• Those who developed primary-progressive MS were more likely to be men, were significantly older, and were more likely to have MS-like lesions in the spinal cord compared to those who went on to develop clinically isolated syndrome (CIS) or relapsing-remitting MS.
  • This study provides a rare glimpse of a very early stage of disease even before progression begins, and provides additional evidence of the value of research into radiologically isolated syndrome. Finding a way to identify and track primary-progressive MS earlier may help to improve access to care for those who have it.
  • The team (Dr. Orhun Kantarci, Mayo Clinic and Foundation, and national and international collaborators) published their findings in Annals of Neurology (published online, December 29, 2015).

Background: Diagnosing MS can be challenging, and it often happens in stages. The term “clinically isolated syndrome” (CIS) is used to describe a first episode of neurologic symptoms  that lasts at least 24 hours and is caused by inflammation and demyelination in one or more sites in the brain and spinal cord. Individuals who experience a CIS may or may not go on to develop definite MS. However, clinical trials of specific disease-modifying therapies have led to approvals for their use to treat CIS.

Some people have specific, “clinically silent” lesions (areas of inflamed or damaged tissue) on MRI, meaning that they are experiencing no symptoms and only have imaging findings. There has been growing research on this phenomenon, called “radiologically isolated syndrome (RIS),” which like CIS may or may not go on to develop into definite MS. There is debate as to whether people with RIS would benefit from early treatment with disease-modifying therapies.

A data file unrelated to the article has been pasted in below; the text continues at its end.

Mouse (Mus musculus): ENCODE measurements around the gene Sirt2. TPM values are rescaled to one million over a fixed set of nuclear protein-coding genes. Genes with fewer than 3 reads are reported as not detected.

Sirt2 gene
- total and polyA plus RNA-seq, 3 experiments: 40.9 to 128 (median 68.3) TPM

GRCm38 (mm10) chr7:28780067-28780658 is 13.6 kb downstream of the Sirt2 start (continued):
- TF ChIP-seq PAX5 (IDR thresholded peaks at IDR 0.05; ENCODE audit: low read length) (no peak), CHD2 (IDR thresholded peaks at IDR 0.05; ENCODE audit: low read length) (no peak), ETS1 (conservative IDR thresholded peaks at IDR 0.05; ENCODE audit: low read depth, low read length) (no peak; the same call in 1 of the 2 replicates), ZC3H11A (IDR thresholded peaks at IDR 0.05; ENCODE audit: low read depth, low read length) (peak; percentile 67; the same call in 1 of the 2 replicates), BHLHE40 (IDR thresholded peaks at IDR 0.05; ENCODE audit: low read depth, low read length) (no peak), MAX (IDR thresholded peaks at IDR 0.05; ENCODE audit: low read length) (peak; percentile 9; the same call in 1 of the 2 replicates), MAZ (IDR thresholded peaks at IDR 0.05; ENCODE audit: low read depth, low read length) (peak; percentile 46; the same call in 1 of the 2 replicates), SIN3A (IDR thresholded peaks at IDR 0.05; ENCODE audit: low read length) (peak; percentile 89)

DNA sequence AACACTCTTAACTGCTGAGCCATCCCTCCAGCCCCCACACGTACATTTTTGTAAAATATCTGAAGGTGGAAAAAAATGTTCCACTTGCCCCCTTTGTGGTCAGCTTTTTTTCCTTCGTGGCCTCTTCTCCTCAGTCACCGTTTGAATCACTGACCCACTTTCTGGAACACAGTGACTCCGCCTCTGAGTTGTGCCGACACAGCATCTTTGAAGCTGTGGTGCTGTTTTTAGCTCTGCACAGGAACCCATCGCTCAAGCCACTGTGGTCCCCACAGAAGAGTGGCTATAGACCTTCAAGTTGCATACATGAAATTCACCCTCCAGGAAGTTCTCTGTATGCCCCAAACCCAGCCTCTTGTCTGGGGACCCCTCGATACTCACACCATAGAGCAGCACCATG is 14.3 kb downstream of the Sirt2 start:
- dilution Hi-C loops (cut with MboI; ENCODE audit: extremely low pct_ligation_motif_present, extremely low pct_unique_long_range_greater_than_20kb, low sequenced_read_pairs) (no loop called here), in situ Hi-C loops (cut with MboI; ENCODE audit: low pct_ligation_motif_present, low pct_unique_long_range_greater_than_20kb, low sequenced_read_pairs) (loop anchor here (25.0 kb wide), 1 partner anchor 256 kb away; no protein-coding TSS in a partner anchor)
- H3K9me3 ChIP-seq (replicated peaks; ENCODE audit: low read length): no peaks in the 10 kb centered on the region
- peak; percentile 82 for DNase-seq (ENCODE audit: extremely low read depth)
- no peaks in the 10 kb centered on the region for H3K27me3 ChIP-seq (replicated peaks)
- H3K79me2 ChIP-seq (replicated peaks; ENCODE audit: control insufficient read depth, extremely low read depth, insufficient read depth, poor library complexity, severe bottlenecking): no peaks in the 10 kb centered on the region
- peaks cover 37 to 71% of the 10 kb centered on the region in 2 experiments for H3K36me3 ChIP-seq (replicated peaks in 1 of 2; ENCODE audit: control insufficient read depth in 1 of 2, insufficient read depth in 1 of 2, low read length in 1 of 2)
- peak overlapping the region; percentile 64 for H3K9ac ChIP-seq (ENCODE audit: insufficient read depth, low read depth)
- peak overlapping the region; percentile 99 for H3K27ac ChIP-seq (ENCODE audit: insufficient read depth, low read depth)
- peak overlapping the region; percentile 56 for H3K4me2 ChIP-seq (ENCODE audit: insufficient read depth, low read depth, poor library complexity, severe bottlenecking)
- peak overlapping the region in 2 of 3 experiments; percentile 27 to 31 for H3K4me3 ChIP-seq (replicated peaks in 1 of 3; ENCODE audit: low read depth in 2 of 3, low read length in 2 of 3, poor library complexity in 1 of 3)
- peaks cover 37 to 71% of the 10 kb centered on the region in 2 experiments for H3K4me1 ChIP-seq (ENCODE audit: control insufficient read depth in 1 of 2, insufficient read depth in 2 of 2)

Primary-progressive multiple sclerosis is a relatively rare form of MS, with about 10% of all people with MS receiving this diagnosis. It is characterized by steady worsening of neurologic functioning, without any distinct relapses (also called attacks or exacerbations) or periods of remission.

The Study:  This team examined data from 453 people with RIS collected from 22 investigators in five countries; a database of 210 people with MS in Olmsted County, Minnesota; and a cohort of 754 people with progressive MS.

Of the 453 people with RIS, 128 (28%) went on to develop a first neurological event consistent with CIS or relapsing MS. Of these, 15 (11.7%) developed primary-progressive MS. Those who developed primary-progressive MS were more commonly men, and older at diagnosis by approximately 10 years, than the 113 people who developed CIS/MS. The frequency of primary-progressive MS and age comparisons were similar to those identified in other groups of MS. Of the 15 who went on to develop primary-progressive MS, 12 had MRI scans of the spinal cord, and all 12 had lesions in the spinal cord, compared with 64% of those who developed CIS/MS.

The team (Dr. Orhun Kantarci, Mayo Clinic and Foundation, and national and international collaborators) published their findings in Annals of Neurology (published online, December 29, 2015).

Conclusions: This study provides a rare glimpse of a very early stage of disease even before progression begins, and provides additional evidence of the value of research into radiologically isolated syndrome. Finding a way to identify and track primary-progressive MS earlier may help to improve access to care for those who have it.

Read more about primary-progressive MS

– See more at: http://mjnickum-mynewbook.blogspot.com/#sthash.AQU8pdwj.dpuf